It's interesting that you mention the pine beetle—and there's only so much that we can put into one of these presentations—because the pine beetle is moving farther north and ravaging the forests up the west coast. It has the potential to go across the boreal forest in Canada.
One way of adapting to climate change is to look at the path of these creatures. If provinces, governments, conservation organizations are going to invest in large tracts of land to protect grizzly bears, bighorn sheep, and elk, we have to think of the future. Will there be the habitat there? Is that the best place to put the money?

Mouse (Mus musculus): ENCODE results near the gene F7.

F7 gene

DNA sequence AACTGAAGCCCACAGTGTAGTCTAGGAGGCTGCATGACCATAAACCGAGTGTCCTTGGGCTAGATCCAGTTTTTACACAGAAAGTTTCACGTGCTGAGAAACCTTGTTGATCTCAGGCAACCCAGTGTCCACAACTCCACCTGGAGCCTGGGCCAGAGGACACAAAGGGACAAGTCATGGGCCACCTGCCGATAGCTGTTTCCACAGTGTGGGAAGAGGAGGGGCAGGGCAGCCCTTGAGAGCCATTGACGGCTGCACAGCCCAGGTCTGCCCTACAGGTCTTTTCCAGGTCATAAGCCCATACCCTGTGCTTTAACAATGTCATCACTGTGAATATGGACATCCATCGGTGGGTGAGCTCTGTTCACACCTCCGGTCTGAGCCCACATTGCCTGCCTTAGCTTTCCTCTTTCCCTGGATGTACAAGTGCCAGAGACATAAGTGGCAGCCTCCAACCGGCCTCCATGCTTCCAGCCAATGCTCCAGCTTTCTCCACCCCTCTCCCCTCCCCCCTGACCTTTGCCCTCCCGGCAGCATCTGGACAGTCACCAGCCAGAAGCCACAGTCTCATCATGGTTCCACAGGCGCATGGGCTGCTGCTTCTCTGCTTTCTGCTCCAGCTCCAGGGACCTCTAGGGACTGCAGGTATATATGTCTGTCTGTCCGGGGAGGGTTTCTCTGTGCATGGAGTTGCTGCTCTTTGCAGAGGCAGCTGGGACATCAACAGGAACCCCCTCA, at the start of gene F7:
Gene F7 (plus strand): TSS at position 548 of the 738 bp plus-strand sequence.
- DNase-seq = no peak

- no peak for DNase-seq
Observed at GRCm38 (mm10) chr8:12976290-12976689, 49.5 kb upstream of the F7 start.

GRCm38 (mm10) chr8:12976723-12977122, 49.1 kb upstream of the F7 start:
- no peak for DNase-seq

If we're looking at ocean-level rise, if we start setting up protected marine areas around estuaries, will those estuaries still be viable when and if sea-level rise does occur?
When we have people coming to us from the Atlantic provinces and they want to look at protecting saltwater marshes, one of the things I ask them to do is to look at the projection maps. If you're going to protect the saltwater marsh now, will it still be there 10 years from now or will it be under water?
That's what I really mean about climate change and managing it.